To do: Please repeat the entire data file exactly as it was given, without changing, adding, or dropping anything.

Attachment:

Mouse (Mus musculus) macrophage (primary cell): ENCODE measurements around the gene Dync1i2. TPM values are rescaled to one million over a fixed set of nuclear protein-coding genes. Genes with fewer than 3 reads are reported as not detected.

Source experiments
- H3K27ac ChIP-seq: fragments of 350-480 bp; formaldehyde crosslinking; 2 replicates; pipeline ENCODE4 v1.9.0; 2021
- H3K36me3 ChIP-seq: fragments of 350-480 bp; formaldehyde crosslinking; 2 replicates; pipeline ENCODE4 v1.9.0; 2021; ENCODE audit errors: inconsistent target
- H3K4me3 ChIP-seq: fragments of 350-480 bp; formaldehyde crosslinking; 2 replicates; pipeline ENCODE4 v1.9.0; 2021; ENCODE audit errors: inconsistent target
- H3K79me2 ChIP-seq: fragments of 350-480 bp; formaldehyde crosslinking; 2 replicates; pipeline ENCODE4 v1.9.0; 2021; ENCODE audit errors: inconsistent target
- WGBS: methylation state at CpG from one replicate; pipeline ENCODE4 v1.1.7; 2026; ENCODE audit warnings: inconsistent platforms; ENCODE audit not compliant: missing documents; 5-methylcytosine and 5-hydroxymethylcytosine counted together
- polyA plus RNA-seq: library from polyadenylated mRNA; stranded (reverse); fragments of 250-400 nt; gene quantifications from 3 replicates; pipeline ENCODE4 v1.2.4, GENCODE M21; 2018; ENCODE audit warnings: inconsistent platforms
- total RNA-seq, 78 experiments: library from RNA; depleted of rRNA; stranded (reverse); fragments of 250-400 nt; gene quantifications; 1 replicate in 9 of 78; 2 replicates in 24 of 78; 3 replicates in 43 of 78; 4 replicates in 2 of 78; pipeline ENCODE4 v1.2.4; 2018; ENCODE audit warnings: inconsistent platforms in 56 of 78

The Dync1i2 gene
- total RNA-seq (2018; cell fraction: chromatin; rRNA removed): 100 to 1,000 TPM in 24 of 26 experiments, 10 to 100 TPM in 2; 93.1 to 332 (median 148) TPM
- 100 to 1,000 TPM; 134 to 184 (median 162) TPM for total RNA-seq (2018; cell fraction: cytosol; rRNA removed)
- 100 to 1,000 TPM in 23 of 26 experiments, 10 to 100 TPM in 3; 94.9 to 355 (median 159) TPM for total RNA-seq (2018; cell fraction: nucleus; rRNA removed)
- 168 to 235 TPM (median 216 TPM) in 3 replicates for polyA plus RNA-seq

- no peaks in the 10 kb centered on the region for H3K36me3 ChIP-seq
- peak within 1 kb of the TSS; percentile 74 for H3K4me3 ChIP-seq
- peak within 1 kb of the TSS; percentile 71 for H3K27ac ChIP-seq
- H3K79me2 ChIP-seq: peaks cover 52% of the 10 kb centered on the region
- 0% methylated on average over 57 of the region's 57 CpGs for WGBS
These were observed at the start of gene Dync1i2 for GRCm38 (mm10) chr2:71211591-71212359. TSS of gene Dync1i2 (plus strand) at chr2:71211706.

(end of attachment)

Mouse (Mus musculus) macrophage (primary cell): ENCODE measurements around the gene Dync1i2. TPM values are rescaled to one million over a fixed set of nuclear protein-coding genes. Genes with fewer than 3 reads are reported as not detected.

Source experiments
- H3K27ac ChIP-seq: fragments of 350-480 bp; formaldehyde crosslinking; 2 replicates; pipeline ENCODE4 v1.9.0; 2021
- H3K36me3 ChIP-seq: fragments of 350-480 bp; formaldehyde crosslinking; 2 replicates; pipeline ENCODE4 v1.9.0; 2021; ENCODE audit errors: inconsistent target
- H3K4me3 ChIP-seq: fragments of 350-480 bp; formaldehyde crosslinking; 2 replicates; pipeline ENCODE4 v1.9.0; 2021; ENCODE audit errors: inconsistent target
- H3K79me2 ChIP-seq: fragments of 350-480 bp; formaldehyde crosslinking; 2 replicates; pipeline ENCODE4 v1.9.0; 2021; ENCODE audit errors: inconsistent target
- WGBS: methylation state at CpG from one replicate; pipeline ENCODE4 v1.1.7; 2026; ENCODE audit warnings: inconsistent platforms; ENCODE audit not compliant: missing documents; 5-methylcytosine and 5-hydroxymethylcytosine counted together
- polyA plus RNA-seq: library from polyadenylated mRNA; stranded (reverse); fragments of 250-400 nt; gene quantifications from 3 replicates; pipeline ENCODE4 v1.2.4, GENCODE M21; 2018; ENCODE audit warnings: inconsistent platforms
- total RNA-seq, 78 experiments: library from RNA; depleted of rRNA; stranded (reverse); fragments of 250-400 nt; gene quantifications; 1 replicate in 9 of 78; 2 replicates in 24 of 78; 3 replicates in 43 of 78; 4 replicates in 2 of 78; pipeline ENCODE4 v1.2.4; 2018; ENCODE audit warnings: inconsistent platforms in 56 of 78

The Dync1i2 gene
- total RNA-seq (2018; cell fraction: chromatin; rRNA removed): 100 to 1,000 TPM in 24 of 26 experiments, 10 to 100 TPM in 2; 93.1 to 332 (median 148) TPM
- 100 to 1,000 TPM; 134 to 184 (median 162) TPM for total RNA-seq (2018; cell fraction: cytosol; rRNA removed)
- 100 to 1,000 TPM in 23 of 26 experiments, 10 to 100 TPM in 3; 94.9 to 355 (median 159) TPM for total RNA-seq (2018; cell fraction: nucleus; rRNA removed)
- 168 to 235 TPM (median 216 TPM) in 3 replicates for polyA plus RNA-seq

- no peaks in the 10 kb centered on the region for H3K36me3 ChIP-seq
- peak within 1 kb of the TSS; percentile 74 for H3K4me3 ChIP-seq
- peak within 1 kb of the TSS; percentile 71 for H3K27ac ChIP-seq
- H3K79me2 ChIP-seq: peaks cover 52% of the 10 kb centered on the region
- 0% methylated on average over 57 of the region's 57 CpGs for WGBS
These were observed at the start of gene Dync1i2 for GRCm38 (mm10) chr2:71211591-71212359. TSS of gene Dync1i2 (plus strand) at chr2:71211706.